[cairo] pixman: New ARM NEON optimizations
siarhei.siamashka at gmail.com
Tue Feb 16 07:56:45 PST 2010
On Thursday 05 November 2009, Chris Wilson wrote:
> Before going too far along the performance, make sure you are also
> checking with Søren's work in reducing overheads.
> Also I'm very interested in seeing what the profiles look like for
> pixman and cairo on ARM. Just knowledge of the behaviour of your target
> applications would be useful when thinking about how to tune cairo.
Here is a result of running a standard set of cairo-perf-trace tests on 600MHz
ARM Cortex-A8 with 128MB RAM (beagleboard B7):
Maybe I will use this board (otherwise it would be just collecting dust) to
run 24/7 automatically by itself for the sole purpose of tracking all the
changes to pixman git master and some selected development branches. It can
potentially run regressions tests and a bunch of various benchmarks,
presenting the results on a webpage nicely. No promises on this part though.
The problem of cairo-perf-trace is that it does not cover 16bpp desktop color
depth well which is still used on a lot of ARM devices. Also a lot of the
standard tests run too long and are very memory hungry ('ocitysmap' test is
even practically impossible to run on this hardware due to excessive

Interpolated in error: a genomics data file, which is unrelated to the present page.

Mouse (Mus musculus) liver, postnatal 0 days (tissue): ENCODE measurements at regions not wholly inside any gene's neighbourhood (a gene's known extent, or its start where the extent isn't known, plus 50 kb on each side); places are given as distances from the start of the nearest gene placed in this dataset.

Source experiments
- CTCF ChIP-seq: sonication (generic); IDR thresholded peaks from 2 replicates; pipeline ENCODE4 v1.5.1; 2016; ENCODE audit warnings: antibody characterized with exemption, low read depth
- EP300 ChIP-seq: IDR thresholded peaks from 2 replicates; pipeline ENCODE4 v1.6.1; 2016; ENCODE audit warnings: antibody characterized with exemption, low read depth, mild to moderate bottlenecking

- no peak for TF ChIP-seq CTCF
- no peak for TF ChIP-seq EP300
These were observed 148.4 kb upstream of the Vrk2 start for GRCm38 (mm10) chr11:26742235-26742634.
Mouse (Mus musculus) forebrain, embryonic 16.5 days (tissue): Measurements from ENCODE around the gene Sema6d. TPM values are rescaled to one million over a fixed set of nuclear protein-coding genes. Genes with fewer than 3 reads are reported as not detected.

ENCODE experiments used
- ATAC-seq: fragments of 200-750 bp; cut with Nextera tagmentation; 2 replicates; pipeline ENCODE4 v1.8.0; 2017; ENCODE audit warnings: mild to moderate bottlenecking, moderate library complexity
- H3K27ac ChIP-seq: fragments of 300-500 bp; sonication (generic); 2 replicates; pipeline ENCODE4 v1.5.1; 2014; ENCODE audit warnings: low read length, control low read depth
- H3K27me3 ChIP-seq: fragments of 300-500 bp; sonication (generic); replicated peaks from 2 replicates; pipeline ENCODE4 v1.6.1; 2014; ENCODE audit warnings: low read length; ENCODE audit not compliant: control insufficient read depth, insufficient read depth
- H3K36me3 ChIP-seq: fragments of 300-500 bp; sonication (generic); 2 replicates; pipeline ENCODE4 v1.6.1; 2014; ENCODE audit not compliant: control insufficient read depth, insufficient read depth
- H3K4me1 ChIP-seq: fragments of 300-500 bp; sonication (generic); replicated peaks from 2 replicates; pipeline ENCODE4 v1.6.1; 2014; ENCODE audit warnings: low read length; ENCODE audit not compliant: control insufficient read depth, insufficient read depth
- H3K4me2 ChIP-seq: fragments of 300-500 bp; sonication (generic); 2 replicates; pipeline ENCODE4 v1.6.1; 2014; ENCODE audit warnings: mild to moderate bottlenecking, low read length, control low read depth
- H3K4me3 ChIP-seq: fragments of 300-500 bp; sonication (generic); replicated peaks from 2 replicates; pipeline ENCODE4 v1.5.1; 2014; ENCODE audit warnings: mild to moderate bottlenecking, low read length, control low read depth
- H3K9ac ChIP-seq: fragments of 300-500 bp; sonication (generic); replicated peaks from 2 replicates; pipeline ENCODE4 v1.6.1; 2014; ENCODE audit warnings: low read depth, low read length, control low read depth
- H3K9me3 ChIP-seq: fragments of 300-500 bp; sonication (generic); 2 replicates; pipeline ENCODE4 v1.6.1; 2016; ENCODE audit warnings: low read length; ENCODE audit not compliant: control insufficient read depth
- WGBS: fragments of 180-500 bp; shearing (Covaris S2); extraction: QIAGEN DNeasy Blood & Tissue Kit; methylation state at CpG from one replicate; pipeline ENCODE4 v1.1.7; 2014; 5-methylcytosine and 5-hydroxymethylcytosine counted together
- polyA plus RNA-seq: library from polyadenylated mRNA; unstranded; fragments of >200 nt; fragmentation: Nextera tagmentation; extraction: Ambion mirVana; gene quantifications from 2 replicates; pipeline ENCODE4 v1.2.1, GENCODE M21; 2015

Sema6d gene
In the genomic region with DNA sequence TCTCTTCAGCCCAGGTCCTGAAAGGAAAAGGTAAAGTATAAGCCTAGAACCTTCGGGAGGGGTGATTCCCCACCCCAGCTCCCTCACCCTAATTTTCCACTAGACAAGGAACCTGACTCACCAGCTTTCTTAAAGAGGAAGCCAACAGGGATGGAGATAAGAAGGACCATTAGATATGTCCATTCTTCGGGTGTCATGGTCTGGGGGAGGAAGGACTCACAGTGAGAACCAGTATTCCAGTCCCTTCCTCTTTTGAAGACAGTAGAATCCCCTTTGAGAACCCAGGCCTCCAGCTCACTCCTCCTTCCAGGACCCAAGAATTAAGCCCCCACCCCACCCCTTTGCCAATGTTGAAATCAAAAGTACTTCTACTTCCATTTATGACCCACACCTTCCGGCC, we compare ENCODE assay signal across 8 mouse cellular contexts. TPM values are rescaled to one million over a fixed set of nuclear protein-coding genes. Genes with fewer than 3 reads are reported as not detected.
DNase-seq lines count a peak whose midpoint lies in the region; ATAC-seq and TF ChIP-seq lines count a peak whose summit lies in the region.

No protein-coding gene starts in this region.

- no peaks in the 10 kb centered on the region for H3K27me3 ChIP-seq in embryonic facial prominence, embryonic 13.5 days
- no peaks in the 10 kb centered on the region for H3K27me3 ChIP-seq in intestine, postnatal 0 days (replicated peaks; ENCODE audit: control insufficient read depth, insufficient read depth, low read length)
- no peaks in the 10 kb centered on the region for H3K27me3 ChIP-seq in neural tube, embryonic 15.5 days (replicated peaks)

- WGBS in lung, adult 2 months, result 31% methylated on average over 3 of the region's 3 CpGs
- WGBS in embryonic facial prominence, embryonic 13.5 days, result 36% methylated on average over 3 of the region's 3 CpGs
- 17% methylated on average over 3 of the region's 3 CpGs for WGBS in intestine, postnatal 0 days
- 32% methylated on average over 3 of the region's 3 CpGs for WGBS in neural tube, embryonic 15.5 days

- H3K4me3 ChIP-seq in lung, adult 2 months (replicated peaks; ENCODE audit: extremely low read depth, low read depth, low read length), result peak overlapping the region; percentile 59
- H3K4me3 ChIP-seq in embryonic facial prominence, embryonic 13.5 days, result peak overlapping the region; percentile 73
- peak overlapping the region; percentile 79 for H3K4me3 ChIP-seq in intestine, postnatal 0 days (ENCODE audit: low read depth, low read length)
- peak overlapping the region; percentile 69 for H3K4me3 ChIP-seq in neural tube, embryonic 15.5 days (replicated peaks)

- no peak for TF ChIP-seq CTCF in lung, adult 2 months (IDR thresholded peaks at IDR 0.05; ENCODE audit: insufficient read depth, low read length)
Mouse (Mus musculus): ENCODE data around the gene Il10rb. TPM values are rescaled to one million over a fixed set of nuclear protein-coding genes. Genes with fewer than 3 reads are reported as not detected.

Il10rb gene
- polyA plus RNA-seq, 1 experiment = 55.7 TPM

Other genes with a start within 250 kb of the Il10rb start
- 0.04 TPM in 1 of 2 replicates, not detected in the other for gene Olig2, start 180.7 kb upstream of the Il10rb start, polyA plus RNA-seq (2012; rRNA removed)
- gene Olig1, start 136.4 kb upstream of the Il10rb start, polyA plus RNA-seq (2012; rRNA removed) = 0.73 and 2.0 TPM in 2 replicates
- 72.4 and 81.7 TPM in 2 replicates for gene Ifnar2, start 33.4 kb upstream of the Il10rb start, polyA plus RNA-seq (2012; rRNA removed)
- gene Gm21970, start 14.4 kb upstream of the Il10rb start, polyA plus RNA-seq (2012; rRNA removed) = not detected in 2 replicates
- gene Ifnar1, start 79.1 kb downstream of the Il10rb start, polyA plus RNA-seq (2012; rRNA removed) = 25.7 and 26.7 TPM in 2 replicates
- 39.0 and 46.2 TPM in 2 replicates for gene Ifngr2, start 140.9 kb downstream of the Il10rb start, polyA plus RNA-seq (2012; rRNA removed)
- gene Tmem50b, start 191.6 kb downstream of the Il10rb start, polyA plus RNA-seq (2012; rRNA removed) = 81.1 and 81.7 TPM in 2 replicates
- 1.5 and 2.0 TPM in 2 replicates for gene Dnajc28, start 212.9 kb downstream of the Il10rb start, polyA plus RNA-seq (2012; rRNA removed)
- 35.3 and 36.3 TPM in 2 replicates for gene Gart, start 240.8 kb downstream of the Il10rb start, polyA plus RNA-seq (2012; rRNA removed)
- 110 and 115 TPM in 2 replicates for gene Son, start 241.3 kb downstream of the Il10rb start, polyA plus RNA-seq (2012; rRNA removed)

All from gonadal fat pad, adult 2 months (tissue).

These particular callgraphs show that:
1. A lot of CPU time is spent in the kernel in some tests (doing heavy
swapping, IPC, or anything else). Getting callgraphs also for the kernel can
provide more details. But this can be ignored for now.
2. Not all the fast paths have NEON optimizations yet.
3. 'double -> int64_t' conversion in 'radial_gradient_get_scanline_32'
function does not map to any ARM instruction directly and uses a very slow
call to a software emulation library (which is also implemented by doing
calls to other SW emulation functions even for the operations supported by
HW, causing even more slowdown).
4. 'image_from_pict' takes a huge amount of CPU for 'xlib' backend in some
A lot of this stuff has been already known before. Just having it presented in
some usable form on a webpage may provide a bit better visibility of what
needs to be fixed on the performance front.
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